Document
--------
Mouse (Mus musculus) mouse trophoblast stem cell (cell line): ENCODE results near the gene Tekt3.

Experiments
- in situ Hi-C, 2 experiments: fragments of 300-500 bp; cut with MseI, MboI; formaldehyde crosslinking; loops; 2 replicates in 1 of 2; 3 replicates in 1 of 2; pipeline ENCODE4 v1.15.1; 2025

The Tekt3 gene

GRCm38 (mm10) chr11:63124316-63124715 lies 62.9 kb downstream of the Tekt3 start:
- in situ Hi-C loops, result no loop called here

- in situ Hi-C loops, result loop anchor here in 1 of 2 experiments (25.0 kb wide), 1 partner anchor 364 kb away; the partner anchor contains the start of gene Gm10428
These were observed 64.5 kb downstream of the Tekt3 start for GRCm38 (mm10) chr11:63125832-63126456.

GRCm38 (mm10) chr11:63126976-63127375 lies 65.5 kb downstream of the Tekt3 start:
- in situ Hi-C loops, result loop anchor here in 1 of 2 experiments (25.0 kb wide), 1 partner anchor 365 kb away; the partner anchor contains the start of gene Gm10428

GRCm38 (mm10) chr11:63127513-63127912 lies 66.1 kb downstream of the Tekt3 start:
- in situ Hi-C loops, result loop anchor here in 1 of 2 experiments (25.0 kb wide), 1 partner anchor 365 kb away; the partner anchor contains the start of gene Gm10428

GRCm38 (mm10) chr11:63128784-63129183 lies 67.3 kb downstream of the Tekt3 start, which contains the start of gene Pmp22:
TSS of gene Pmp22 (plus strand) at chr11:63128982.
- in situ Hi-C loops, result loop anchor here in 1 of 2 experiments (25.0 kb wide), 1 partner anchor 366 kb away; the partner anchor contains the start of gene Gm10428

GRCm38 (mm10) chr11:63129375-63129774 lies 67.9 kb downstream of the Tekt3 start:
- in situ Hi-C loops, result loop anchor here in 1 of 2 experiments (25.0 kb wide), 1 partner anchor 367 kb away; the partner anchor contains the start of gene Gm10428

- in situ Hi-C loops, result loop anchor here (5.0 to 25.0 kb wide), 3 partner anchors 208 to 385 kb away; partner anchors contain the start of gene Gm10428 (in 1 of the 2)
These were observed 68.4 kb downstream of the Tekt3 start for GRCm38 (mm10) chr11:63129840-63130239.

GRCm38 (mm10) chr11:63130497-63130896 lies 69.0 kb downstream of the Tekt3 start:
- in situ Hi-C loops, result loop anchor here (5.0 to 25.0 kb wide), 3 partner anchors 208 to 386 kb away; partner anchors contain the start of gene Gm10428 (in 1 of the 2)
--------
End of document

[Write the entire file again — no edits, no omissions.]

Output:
Mouse (Mus musculus) mouse trophoblast stem cell (cell line): ENCODE results near the gene Tekt3.

Experiments
- in situ Hi-C, 2 experiments: fragments of 300-500 bp; cut with MseI, MboI; formaldehyde crosslinking; loops; 2 replicates in 1 of 2; 3 replicates in 1 of 2; pipeline ENCODE4 v1.15.1; 2025

The Tekt3 gene

GRCm38 (mm10) chr11:63124316-63124715 lies 62.9 kb downstream of the Tekt3 start:
- in situ Hi-C loops, result no loop called here

- in situ Hi-C loops, result loop anchor here in 1 of 2 experiments (25.0 kb wide), 1 partner anchor 364 kb away; the partner anchor contains the start of gene Gm10428
These were observed 64.5 kb downstream of the Tekt3 start for GRCm38 (mm10) chr11:63125832-63126456.

GRCm38 (mm10) chr11:63126976-63127375 lies 65.5 kb downstream of the Tekt3 start:
- in situ Hi-C loops, result loop anchor here in 1 of 2 experiments (25.0 kb wide), 1 partner anchor 365 kb away; the partner anchor contains the start of gene Gm10428

GRCm38 (mm10) chr11:63127513-63127912 lies 66.1 kb downstream of the Tekt3 start:
- in situ Hi-C loops, result loop anchor here in 1 of 2 experiments (25.0 kb wide), 1 partner anchor 365 kb away; the partner anchor contains the start of gene Gm10428

GRCm38 (mm10) chr11:63128784-63129183 lies 67.3 kb downstream of the Tekt3 start, which contains the start of gene Pmp22:
TSS of gene Pmp22 (plus strand) at chr11:63128982.
- in situ Hi-C loops, result loop anchor here in 1 of 2 experiments (25.0 kb wide), 1 partner anchor 366 kb away; the partner anchor contains the start of gene Gm10428

GRCm38 (mm10) chr11:63129375-63129774 lies 67.9 kb downstream of the Tekt3 start:
- in situ Hi-C loops, result loop anchor here in 1 of 2 experiments (25.0 kb wide), 1 partner anchor 367 kb away; the partner anchor contains the start of gene Gm10428

- in situ Hi-C loops, result loop anchor here (5.0 to 25.0 kb wide), 3 partner anchors 208 to 385 kb away; partner anchors contain the start of gene Gm10428 (in 1 of the 2)
These were observed 68.4 kb downstream of the Tekt3 start for GRCm38 (mm10) chr11:63129840-63130239.

GRCm38 (mm10) chr11:63130497-63130896 lies 69.0 kb downstream of the Tekt3 start:
- in situ Hi-C loops, result loop anchor here (5.0 to 25.0 kb wide), 3 partner anchors 208 to 386 kb away; partner anchors contain the start of gene Gm10428 (in 1 of the 2)